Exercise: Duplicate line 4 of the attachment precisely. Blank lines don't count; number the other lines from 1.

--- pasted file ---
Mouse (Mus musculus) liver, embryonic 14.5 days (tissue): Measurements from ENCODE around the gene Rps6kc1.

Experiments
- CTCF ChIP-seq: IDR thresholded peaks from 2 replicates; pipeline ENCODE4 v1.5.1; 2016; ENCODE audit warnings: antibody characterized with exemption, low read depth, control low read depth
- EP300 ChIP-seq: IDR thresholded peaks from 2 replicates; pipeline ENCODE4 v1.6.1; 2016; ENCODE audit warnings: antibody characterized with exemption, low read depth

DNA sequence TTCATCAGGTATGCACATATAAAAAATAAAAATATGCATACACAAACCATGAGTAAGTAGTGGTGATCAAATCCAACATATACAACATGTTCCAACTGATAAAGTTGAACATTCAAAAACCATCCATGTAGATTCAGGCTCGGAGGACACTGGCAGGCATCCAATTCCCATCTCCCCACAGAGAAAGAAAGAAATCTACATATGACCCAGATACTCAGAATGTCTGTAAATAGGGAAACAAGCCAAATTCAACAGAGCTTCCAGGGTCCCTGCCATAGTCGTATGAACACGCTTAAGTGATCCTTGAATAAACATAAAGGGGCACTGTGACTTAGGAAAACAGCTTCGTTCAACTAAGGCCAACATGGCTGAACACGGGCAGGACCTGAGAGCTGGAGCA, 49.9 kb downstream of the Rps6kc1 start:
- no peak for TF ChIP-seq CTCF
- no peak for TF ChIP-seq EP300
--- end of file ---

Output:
- EP300 ChIP-seq: IDR thresholded peaks from 2 replicates; pipeline ENCODE4 v1.6.1; 2016; ENCODE audit warnings: antibody characterized with exemption, low read depth